Vendor Liability

  • Autonomous models– Vendors offering autonomous AI models should assume full liability for the accuracy and reliability of their systems. This approach incentivizes vendors to prioritize the quality and clinical applicability of their autonomous AI solutions prior to deployment.
  • Best practices: In addition, vendors should regularly update and enhance AI systems through patches and updates to improve performance and reduce the occurrence of errors.
  • Tie-breaker: Vendors can develop adjudicator algorithms that act as tie-breakers in cases of AI recommendations conflicting with physician recommendations. These can be developed in collaboration with physicians to ensure that standard practice of care is employed. 
  • Data privacy: Once patients are involved in the decision-making process, AI developers should work towards strengthening their system security measures to safeguard against potential privacy and data breaches that could compromise public confidence in AI-generated insights.

Undoubtedly, the party that stands to gain the most financially from the success of the AI tool must also be held equally responsible for liability. 

Enterprise, Platform, Regulatory Body Responsibility

Healthcare enterprises play a crucial role in managing medical liability. 

  • Enterprise administrators can collaborate closely with AI vendors to establish clear and comprehensive contractual terms, including agreements regarding the sharing/assignment of liability, with the emphasis that these tools are being thoroughly evaluated for clinical suitability and accuracy in that particular practice. 
  • Imaging practices must establish two-way communication channels with their radiologists to keep them informed of the AI tools that are to be deployed as well as provide context for their use.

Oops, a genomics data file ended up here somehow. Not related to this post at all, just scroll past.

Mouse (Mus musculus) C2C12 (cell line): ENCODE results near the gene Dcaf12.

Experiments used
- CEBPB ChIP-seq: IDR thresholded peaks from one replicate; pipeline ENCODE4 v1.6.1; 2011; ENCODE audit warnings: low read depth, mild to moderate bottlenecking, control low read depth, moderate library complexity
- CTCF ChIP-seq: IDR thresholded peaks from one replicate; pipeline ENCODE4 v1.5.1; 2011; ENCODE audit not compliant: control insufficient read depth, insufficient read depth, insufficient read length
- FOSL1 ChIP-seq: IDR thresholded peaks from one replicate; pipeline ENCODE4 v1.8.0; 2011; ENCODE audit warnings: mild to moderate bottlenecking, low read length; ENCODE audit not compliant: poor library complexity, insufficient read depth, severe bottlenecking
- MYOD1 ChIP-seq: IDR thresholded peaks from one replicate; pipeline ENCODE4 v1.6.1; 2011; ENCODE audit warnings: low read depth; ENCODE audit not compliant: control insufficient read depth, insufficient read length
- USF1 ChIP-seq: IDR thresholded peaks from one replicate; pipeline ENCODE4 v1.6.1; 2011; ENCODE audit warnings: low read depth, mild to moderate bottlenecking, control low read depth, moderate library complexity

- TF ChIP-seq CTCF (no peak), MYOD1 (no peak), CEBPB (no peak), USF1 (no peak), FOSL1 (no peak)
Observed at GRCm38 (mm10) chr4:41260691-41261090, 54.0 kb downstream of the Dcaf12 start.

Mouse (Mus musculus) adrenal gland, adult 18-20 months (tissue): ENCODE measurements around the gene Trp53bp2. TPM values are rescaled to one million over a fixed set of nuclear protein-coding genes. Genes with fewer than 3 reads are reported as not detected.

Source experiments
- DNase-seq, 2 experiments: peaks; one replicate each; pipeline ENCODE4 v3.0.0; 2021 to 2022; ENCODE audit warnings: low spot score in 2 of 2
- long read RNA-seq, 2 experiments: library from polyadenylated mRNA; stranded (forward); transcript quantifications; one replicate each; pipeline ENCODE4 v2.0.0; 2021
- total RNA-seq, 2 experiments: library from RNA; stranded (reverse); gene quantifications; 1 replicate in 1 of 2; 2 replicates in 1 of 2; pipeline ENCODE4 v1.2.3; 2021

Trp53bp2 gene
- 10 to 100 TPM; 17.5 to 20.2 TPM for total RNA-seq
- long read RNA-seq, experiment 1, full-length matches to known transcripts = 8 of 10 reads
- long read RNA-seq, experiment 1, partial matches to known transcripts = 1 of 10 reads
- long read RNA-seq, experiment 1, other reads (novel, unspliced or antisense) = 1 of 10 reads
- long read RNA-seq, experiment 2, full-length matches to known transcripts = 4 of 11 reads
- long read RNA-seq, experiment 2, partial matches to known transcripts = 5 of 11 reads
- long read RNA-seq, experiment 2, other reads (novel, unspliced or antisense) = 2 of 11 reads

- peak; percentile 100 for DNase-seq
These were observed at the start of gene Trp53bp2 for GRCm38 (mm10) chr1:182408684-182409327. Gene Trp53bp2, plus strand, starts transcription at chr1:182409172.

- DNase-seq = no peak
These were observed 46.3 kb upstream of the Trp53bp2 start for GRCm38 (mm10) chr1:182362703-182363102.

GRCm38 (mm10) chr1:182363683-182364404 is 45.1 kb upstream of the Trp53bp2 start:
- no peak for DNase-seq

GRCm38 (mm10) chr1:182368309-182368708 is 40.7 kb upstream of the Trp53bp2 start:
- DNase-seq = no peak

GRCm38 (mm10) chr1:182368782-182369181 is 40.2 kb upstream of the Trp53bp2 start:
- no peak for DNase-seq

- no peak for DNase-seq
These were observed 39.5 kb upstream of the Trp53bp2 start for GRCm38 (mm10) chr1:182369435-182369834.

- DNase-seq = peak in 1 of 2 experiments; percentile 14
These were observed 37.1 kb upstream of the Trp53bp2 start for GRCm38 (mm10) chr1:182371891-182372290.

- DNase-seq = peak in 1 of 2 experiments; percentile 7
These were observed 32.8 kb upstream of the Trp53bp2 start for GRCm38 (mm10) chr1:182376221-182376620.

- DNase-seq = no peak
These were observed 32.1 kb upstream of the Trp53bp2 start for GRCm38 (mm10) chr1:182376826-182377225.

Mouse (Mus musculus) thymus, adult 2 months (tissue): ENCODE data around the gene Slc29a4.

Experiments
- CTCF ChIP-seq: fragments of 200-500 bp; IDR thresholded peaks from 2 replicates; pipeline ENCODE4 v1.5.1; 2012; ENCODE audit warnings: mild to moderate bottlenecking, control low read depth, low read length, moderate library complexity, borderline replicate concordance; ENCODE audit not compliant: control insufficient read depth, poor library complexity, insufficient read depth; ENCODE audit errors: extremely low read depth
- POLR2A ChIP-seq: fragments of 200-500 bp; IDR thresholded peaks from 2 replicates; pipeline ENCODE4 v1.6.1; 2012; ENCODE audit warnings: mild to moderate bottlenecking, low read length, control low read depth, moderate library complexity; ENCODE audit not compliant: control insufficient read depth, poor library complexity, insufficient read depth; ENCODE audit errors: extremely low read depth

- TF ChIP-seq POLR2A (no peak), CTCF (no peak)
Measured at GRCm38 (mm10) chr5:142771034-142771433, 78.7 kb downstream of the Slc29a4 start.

Enterprise responsibility is closely tied with vendor and regulatory body responsibilities. 

  • Ongoing Improvement: Vendors should be motivated to be able to provide updates and improve their algorithms. Adaptive AI tools are currently approved by the FDA as “locked” versions. Active clinician (end-user) feedback can be incorporated for improvement if vendors are incentivized to do so through the regulatory bodies. 
  • Performance Data: Physicians would feel confident in adopting AI tools if they don’t end up getting the short end of the stick. As more physicians adopt AI tools and use them in clinical scenarios, there is more data on the performance of AI tools that can be generated. These data are relevant to all involved parties and can be used to improve the performance of the AI tools. 
  • Off-label use vs. commercialization of algorithms: Regulatory bodies like the FDA can be responsible for ensuring that these tools are safe to use and provide guidelines on the specific tasks that these tools can be expected to perform confidently i.e., triage or clinical decision-support. The end-users (radiologists) should be free to implement them for “off-label use” by deciding where the tools are most efficacious and reliable. This way, the AI tools will have the most benefit in the community. 

The physician is merely the starting point, but the buck does not end with them. The shared accountability model is beneficial for all stakeholders, with the end goal of improving access to healthcare and patient outcomes. 

As AI becomes increasingly prevalent in medical practices, addressing liability concerns becomes imperative. Responsible AI adoption necessitates collaboration. We can achieve this by embracing strategies that put education, transparency, accountability, and ongoing improvement at the forefront. By doing so, we empower the medical community to unlock the full potential of AI while ensuring the safety and well-being of our patients, all the while maintaining the trust that people have in our healthcare services.

Picture of Siddhi Hegde

Siddhi Hegde

Research Fellow and aspiring radiologist exploring new technologies in patient care.